This study investigated the relationship between 2-year-old children’s exposure to TV and language delay.
The subjects of this study were 1,778 toddlers (906 males and 872 females) who participated in the Panel Study on Korean Children conducted in 2010. The linguistic ability of the toddlers was measured with the K-ASQ (Korean-Ages and Stages Questionnaire). The relationship between the amount of young children’s exposure to TV and language delay was analyzed with Poisson regression.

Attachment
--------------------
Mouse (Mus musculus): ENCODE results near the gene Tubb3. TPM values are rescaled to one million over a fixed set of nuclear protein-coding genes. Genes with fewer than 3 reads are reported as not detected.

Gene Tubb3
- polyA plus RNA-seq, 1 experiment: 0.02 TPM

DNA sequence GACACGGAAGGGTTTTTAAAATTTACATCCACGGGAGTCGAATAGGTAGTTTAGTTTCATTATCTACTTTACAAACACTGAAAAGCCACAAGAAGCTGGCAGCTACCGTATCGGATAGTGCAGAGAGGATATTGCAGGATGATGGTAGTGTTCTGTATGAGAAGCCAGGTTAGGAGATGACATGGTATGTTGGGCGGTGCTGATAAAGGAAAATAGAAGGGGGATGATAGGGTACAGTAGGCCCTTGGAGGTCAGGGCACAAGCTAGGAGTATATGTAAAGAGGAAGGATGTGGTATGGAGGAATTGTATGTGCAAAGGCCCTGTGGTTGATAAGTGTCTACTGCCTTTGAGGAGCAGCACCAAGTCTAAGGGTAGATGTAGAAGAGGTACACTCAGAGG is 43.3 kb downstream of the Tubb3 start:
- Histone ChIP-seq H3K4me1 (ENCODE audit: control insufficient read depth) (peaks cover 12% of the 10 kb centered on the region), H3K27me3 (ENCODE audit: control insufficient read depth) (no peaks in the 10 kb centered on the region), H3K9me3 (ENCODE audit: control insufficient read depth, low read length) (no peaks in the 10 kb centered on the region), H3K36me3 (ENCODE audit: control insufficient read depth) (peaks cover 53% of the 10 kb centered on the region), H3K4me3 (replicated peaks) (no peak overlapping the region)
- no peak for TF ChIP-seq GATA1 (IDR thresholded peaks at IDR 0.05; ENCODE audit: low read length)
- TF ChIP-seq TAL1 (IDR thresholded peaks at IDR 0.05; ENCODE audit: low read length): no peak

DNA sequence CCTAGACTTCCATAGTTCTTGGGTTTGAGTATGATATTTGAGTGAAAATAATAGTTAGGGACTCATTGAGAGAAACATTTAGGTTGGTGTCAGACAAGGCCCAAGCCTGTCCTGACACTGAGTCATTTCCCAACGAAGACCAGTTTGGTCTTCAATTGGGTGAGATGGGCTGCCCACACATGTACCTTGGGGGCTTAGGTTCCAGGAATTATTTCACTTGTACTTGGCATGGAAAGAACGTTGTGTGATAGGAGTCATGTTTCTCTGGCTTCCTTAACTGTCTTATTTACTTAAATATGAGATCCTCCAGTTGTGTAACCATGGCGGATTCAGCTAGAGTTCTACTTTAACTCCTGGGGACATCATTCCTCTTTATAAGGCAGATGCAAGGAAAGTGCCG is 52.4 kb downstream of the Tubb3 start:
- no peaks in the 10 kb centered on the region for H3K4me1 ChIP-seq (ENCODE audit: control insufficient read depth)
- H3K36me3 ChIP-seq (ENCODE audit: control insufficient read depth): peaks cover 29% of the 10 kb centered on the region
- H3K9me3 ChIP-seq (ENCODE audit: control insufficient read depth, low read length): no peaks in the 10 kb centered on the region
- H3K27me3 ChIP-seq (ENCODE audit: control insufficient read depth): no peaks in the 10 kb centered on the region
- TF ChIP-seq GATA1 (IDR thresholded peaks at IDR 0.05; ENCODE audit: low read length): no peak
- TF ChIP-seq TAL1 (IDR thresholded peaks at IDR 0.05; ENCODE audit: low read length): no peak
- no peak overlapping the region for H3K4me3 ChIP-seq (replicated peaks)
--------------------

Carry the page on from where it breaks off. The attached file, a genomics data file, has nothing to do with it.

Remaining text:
The average daily TV watching time of 2-year-old Korean toddlers in this study was 1.21 hours. After all confounding variables were adjusted, toddlers with over 2 hours and less than 3 hours of TV watching time had 2.7 times more risk (RR = 2.74, 95% CI: 1.13–6.65) of language delay than those with less than 1 hour of TV watching time. Those with more than 3 hours of TV watching time had approximately 3 times (RR = 3.03, 95% CI: 1.12–8.21) more risk (p<0.05). In addition, the risk of language delay increased proportionately with the increase in toddlers’ TV watching time (p = 0.004).